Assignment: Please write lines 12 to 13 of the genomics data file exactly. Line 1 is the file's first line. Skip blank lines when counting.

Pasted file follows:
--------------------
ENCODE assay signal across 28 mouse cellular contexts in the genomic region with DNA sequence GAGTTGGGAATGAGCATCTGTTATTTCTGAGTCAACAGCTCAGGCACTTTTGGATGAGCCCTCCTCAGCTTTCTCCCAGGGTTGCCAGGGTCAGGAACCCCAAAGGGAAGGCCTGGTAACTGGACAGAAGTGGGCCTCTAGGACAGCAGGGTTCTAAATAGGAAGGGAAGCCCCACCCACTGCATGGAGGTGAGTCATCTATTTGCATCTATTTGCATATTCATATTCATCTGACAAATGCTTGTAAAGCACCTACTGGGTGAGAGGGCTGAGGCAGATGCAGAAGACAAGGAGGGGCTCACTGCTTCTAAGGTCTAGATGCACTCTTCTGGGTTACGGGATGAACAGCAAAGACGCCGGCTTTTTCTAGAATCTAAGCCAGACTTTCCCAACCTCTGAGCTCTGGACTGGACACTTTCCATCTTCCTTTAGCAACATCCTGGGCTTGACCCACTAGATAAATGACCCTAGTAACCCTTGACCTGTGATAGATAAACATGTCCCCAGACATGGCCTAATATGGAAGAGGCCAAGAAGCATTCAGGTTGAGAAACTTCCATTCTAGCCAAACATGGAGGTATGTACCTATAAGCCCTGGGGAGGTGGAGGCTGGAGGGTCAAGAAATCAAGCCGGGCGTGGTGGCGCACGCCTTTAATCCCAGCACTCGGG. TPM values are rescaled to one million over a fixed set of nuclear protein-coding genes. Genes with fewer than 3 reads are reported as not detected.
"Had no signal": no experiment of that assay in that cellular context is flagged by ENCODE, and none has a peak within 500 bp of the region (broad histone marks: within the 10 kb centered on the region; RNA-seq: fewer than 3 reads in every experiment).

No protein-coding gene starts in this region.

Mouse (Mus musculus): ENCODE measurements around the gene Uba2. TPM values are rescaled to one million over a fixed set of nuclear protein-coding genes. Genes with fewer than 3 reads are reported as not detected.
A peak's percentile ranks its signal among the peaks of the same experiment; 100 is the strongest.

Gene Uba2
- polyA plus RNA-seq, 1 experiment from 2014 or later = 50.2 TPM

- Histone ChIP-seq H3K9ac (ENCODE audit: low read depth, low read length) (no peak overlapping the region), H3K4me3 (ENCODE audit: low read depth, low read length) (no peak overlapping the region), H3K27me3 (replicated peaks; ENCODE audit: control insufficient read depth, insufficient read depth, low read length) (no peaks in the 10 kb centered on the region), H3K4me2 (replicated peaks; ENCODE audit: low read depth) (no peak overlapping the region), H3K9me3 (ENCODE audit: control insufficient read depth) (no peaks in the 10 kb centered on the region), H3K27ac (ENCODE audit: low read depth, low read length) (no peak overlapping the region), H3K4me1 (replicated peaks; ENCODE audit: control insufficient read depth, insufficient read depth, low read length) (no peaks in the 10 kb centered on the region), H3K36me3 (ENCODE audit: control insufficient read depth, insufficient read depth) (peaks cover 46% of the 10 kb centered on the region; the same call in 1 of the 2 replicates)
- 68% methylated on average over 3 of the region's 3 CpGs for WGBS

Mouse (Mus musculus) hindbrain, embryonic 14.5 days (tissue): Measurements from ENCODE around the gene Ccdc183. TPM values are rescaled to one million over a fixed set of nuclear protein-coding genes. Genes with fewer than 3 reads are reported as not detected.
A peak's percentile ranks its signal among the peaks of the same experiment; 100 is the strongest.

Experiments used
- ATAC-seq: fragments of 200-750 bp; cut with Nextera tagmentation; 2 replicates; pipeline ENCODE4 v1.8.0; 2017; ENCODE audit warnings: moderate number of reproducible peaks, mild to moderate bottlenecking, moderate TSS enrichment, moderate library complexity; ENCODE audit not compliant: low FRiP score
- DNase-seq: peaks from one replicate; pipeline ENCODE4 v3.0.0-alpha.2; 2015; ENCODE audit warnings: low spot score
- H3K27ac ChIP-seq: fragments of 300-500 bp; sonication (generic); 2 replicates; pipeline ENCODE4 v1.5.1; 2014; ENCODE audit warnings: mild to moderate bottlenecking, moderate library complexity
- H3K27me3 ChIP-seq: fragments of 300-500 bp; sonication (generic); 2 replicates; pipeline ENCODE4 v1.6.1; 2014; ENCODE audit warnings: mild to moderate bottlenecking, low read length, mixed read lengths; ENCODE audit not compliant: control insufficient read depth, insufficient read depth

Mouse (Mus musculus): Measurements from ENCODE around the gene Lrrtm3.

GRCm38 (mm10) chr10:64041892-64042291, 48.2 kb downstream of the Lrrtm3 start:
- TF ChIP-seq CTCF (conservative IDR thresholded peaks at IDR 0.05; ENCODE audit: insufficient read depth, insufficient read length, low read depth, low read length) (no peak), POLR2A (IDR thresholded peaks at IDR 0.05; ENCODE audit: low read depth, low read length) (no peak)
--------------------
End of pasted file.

Experiments used
- ATAC-seq: fragments of 200-750 bp; cut with Nextera tagmentation; 2 replicates; pipeline ENCODE4 v1.8.0; 2017; ENCODE audit warnings: moderate number of reproducible peaks, mild to moderate bottlenecking, moderate TSS enrichment, moderate library complexity; ENCODE audit not compliant: low FRiP score